African youths have been racially targeted, taunted and bashed bypolice across Melbourne, according to an explosive report,as Victoria's police struggle to regain pubic confidence after attacks on Indian students.
African youths have been racially targeted, taunted and bashed by police across Melbourne, according to an explosive and scathing report, as Victoria's police struggle to regain pubic confidence after a series of attacks on Indian students.
Victoria Police officers are accused of labelling young African men "monkey" and "black c***", taking photographs of them gathered on the streets for intelligence purposes and, in one case, taking off their uniforms to bash black men in a public park.
Police routinely target young Africans by repeatedly arresting and questioning them about crimes, the report by a legal service says, and demand youths give their names and addresses to officers several times each day.
When young Africans complain, front-line officers increase random searches and questioning, the report says.
"It's horrible, humiliating," says Aran Brown, an 18-year-old African refugee who says he has experienced discrimination in Melbourne.
Police have randomly pulled him off the street and questioned him about break-ins and drug activity, he says, so he now runs away when he sees an officer.
The last time he ran, a police officer followed him.
'Who to complain to?'
"He started chasing me and when he caught up to me he said: `Wogs are faster than niggers'," the teenager told AAP near his home in a high-rise housing commission flat in Flemington on Monday.
"If a cop can say that to me, who can I complain to? What do you do when it's the police who are harassing you?"
Mr Brown's account of his experiences match those compiled for the damning 35-page report, to be released to the public on Thursday.
Written by the Springvale Monash Legal Service, the report focuses on Melbourne suburbs with high African populations - Flemington, Dandenong and Braybrook.
Thirty young Africans and eight community workers were interviewed for the report, which also compiled information gathered from community service workers over the past 15 months.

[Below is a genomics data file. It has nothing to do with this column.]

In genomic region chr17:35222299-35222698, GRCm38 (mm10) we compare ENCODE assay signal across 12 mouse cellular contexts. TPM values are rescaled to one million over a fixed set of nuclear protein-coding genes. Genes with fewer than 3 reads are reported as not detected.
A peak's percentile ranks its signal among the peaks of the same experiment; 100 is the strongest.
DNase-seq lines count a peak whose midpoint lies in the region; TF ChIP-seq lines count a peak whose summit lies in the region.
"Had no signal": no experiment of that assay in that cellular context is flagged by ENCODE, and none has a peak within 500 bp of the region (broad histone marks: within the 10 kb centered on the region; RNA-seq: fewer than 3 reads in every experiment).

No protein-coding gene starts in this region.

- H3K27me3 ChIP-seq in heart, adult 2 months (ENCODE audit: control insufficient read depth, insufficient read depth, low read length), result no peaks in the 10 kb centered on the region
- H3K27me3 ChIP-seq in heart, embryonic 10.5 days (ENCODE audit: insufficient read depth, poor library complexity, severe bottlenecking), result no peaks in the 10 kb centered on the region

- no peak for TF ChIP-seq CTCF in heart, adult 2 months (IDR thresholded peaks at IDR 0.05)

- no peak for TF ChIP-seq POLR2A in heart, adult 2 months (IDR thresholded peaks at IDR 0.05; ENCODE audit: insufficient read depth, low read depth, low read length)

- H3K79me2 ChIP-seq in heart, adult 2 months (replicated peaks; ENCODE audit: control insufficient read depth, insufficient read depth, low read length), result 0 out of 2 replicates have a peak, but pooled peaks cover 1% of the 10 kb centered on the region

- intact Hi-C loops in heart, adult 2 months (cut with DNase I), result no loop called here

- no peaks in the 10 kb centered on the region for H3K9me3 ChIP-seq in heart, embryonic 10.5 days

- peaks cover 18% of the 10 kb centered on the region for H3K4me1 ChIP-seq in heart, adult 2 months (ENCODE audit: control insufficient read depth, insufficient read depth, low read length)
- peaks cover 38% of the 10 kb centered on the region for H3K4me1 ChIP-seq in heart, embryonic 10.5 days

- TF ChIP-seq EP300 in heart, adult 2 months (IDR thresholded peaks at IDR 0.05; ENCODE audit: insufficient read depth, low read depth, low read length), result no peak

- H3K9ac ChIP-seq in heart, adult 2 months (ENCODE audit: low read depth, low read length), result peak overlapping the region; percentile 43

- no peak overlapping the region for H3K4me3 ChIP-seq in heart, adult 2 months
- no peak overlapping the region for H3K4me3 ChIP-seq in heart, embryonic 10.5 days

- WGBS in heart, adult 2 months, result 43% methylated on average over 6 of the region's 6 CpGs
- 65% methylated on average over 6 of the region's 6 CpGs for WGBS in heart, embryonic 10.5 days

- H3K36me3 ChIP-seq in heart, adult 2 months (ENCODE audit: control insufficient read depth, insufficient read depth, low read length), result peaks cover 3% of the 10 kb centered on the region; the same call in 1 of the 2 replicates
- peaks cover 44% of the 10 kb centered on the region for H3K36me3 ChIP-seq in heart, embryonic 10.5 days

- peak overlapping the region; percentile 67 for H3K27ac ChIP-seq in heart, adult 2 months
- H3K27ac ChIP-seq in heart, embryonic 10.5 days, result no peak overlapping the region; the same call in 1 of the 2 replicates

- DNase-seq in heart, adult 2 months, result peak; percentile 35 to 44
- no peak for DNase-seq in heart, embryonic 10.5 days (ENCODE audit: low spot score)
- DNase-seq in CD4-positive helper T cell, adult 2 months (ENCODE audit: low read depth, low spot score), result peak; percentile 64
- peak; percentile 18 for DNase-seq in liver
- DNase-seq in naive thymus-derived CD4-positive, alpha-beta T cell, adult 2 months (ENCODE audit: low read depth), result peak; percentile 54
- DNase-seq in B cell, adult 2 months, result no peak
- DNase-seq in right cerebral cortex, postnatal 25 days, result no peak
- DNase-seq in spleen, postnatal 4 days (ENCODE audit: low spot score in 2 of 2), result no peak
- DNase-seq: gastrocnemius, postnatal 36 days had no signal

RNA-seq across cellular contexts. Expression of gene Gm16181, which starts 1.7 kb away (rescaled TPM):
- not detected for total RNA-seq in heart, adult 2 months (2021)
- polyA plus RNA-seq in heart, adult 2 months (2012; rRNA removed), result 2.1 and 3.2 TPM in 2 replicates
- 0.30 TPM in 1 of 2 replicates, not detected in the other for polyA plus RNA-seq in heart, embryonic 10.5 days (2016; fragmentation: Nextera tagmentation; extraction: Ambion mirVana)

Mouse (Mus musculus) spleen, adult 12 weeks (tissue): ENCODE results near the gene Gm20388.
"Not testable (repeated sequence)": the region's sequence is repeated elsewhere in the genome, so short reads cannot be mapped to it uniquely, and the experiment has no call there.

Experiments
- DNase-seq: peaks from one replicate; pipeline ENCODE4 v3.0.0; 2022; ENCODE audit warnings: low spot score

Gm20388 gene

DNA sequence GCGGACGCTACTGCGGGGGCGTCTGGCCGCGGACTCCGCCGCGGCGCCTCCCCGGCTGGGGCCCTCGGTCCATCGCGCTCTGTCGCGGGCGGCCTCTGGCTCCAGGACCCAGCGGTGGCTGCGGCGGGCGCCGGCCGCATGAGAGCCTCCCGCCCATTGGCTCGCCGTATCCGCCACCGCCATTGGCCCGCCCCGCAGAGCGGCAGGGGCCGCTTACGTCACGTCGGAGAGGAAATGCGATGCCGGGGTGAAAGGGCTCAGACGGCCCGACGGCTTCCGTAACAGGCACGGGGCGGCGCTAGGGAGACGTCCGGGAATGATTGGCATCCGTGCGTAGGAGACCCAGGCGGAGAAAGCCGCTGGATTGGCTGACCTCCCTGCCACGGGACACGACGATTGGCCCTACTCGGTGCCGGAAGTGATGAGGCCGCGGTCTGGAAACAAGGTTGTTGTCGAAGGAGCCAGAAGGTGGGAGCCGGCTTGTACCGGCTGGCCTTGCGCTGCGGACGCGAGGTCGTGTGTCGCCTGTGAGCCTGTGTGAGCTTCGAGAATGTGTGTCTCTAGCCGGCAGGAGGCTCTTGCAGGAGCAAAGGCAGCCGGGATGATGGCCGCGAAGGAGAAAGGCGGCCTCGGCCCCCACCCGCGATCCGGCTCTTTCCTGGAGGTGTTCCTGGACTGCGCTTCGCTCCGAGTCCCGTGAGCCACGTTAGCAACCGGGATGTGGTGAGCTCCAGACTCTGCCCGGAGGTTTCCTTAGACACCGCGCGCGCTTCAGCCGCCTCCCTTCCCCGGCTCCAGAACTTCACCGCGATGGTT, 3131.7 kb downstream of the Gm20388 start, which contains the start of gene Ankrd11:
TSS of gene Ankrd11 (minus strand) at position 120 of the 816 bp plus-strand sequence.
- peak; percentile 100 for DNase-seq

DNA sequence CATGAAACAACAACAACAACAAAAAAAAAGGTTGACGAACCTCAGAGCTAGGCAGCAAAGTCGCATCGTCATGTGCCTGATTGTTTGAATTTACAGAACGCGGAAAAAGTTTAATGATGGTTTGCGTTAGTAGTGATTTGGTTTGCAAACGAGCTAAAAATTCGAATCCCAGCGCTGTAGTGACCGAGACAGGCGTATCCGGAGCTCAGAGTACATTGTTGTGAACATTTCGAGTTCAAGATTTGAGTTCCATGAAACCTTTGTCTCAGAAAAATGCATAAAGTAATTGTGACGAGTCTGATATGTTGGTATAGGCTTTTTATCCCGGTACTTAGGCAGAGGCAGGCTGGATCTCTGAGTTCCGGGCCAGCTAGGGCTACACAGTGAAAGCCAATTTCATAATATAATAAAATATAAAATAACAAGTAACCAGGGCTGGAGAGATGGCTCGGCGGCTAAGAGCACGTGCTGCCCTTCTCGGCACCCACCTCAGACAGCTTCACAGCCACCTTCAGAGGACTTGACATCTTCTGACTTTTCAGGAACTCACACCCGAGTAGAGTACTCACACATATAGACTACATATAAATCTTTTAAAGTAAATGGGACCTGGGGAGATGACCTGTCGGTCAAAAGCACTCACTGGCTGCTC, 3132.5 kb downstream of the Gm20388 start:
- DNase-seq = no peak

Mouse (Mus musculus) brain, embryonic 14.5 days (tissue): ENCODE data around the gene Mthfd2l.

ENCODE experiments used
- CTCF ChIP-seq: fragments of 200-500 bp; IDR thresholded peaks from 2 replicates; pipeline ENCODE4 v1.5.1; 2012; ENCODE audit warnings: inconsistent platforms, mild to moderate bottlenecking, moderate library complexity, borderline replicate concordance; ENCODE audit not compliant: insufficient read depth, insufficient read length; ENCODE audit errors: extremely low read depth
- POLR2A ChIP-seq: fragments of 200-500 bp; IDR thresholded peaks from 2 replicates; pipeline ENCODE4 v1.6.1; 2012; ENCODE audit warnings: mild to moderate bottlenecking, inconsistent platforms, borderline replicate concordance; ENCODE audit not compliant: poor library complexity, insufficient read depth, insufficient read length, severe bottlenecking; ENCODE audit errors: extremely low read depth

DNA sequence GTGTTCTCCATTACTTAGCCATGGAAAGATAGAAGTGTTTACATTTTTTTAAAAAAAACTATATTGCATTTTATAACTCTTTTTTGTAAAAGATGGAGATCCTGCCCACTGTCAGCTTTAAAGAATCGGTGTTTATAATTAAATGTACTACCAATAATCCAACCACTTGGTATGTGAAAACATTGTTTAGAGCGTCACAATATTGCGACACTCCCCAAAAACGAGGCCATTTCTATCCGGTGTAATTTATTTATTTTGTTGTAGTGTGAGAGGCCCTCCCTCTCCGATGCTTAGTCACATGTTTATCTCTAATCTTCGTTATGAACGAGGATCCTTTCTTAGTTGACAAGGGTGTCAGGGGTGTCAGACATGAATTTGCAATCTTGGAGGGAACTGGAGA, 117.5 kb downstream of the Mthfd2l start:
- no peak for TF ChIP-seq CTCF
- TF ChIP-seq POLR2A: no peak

Helen Yandell, the legal service's director, says it took months to convince African youths to come forward with their stories. Many have lost faith in the police force and fear retribution, she says.
"We're talking about three major areas where young people live," she told AAP.
"It, therefore, has to be looked at as a systematic failure rather than the actions of a few bad cops."
Police 'must acknowlege racist elements'
In one 2009 incident included in the report, police asked a group of young Africans to leave a public space, she said.
The group refused. The officers eventually left, but allegedly returned later, but they were not wearing their uniforms and began assaulting them, the report said.
Police must admit there is a racist element among its ranks, she said.
A Victoria Police statement said the force was "disappointed" by the allegations.
The statement says officers work tirelessly to build relationships and trust among African communities.
"Victoria Police expects its members to take a fair and professional approach when policing the community," the statement says.
"Our key focus is on crime, not specific cultural groups. We have various checks and balances in place to ensure the conduct of our members is appropriate."
The report will recommend that officers are trained in de-escalating conflict and call for an improved complaints procedure so Africans can come forward without fear of retribution.
Situation 'slightly improved'
Berhan Ahmed, chairman of the African Think Tank, said the situation had improved since 2007 when Sudanese refugee Liep Gony was fatally bashed in Noble Park.
"It was really bad back then. But we've since been working to improve our relationship," he said.
"I can't say we've done everything, but without a doubt there has been progress."
Victorian police have also been accused of failing to take attacks on Indian students seriously, with some in the community claiming the slow response was due to racism.